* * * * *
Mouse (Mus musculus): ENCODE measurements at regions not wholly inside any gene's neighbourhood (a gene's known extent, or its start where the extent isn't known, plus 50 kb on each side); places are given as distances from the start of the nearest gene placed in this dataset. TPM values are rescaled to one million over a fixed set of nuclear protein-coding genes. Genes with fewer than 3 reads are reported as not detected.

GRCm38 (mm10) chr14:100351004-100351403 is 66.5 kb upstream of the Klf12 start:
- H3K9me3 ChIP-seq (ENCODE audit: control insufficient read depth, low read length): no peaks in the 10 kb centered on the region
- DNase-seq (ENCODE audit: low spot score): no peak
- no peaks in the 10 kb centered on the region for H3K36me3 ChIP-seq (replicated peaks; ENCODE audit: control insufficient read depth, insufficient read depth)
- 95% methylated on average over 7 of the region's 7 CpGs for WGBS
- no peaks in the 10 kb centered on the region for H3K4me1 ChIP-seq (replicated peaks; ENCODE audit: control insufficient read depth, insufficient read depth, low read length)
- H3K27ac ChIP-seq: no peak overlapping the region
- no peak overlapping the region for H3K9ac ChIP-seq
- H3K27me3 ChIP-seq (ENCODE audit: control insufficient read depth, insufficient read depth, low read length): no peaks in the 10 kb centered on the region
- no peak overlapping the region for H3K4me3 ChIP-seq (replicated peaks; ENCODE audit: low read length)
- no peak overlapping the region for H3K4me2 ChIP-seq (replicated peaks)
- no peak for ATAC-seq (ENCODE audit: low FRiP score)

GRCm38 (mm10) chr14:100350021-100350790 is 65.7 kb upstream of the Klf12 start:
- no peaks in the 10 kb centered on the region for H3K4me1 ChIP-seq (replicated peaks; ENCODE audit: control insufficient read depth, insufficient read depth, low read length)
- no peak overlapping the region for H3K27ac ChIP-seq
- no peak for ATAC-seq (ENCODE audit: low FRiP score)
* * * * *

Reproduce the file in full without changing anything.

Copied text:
Mouse (Mus musculus): ENCODE measurements at regions not wholly inside any gene's neighbourhood (a gene's known extent, or its start where the extent isn't known, plus 50 kb on each side); places are given as distances from the start of the nearest gene placed in this dataset. TPM values are rescaled to one million over a fixed set of nuclear protein-coding genes. Genes with fewer than 3 reads are reported as not detected.

GRCm38 (mm10) chr14:100351004-100351403 is 66.5 kb upstream of the Klf12 start:
- H3K9me3 ChIP-seq (ENCODE audit: control insufficient read depth, low read length): no peaks in the 10 kb centered on the region
- DNase-seq (ENCODE audit: low spot score): no peak
- no peaks in the 10 kb centered on the region for H3K36me3 ChIP-seq (replicated peaks; ENCODE audit: control insufficient read depth, insufficient read depth)
- 95% methylated on average over 7 of the region's 7 CpGs for WGBS
- no peaks in the 10 kb centered on the region for H3K4me1 ChIP-seq (replicated peaks; ENCODE audit: control insufficient read depth, insufficient read depth, low read length)
- H3K27ac ChIP-seq: no peak overlapping the region
- no peak overlapping the region for H3K9ac ChIP-seq
- H3K27me3 ChIP-seq (ENCODE audit: control insufficient read depth, insufficient read depth, low read length): no peaks in the 10 kb centered on the region
- no peak overlapping the region for H3K4me3 ChIP-seq (replicated peaks; ENCODE audit: low read length)
- no peak overlapping the region for H3K4me2 ChIP-seq (replicated peaks)
- no peak for ATAC-seq (ENCODE audit: low FRiP score)

GRCm38 (mm10) chr14:100350021-100350790 is 65.7 kb upstream of the Klf12 start:
- no peaks in the 10 kb centered on the region for H3K4me1 ChIP-seq (replicated peaks; ENCODE audit: control insufficient read depth, insufficient read depth, low read length)
- no peak overlapping the region for H3K27ac ChIP-seq
- no peak for ATAC-seq (ENCODE audit: low FRiP score)